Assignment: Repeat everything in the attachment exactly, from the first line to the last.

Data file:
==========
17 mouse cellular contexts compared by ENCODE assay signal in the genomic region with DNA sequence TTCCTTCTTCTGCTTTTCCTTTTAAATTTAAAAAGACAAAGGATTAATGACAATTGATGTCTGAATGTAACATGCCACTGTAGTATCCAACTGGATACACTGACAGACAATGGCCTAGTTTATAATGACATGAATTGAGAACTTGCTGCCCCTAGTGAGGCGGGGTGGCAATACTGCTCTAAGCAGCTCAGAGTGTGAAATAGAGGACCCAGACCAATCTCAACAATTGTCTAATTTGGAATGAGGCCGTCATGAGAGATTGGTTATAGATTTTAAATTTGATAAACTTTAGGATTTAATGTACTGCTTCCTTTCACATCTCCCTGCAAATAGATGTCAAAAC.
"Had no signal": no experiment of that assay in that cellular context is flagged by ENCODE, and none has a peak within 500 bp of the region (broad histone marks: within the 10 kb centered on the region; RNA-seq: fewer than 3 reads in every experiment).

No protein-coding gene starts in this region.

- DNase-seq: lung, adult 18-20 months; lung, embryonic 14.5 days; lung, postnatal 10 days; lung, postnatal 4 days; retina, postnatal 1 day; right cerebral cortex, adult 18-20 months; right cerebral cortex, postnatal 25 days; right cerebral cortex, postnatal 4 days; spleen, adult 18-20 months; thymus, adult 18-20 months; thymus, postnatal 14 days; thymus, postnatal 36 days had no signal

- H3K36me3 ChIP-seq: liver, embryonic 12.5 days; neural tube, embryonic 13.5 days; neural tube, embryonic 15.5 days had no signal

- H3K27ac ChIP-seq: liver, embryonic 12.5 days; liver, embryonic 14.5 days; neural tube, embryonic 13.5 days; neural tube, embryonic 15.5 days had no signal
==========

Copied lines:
17 mouse cellular contexts compared by ENCODE assay signal in the genomic region with DNA sequence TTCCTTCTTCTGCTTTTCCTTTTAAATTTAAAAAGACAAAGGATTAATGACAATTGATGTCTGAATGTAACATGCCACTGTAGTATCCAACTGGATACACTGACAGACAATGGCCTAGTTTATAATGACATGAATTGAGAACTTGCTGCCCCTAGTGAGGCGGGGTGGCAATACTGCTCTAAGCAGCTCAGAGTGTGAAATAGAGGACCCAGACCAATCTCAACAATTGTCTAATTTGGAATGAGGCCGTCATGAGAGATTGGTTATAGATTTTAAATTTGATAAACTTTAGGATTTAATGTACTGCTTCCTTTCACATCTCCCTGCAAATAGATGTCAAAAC.
"Had no signal": no experiment of that assay in that cellular context is flagged by ENCODE, and none has a peak within 500 bp of the region (broad histone marks: within the 10 kb centered on the region; RNA-seq: fewer than 3 reads in every experiment).

No protein-coding gene starts in this region.

- DNase-seq: lung, adult 18-20 months; lung, embryonic 14.5 days; lung, postnatal 10 days; lung, postnatal 4 days; retina, postnatal 1 day; right cerebral cortex, adult 18-20 months; right cerebral cortex, postnatal 25 days; right cerebral cortex, postnatal 4 days; spleen, adult 18-20 months; thymus, adult 18-20 months; thymus, postnatal 14 days; thymus, postnatal 36 days had no signal

- H3K36me3 ChIP-seq: liver, embryonic 12.5 days; neural tube, embryonic 13.5 days; neural tube, embryonic 15.5 days had no signal

- H3K27ac ChIP-seq: liver, embryonic 12.5 days; liver, embryonic 14.5 days; neural tube, embryonic 13.5 days; neural tube, embryonic 15.5 days had no signal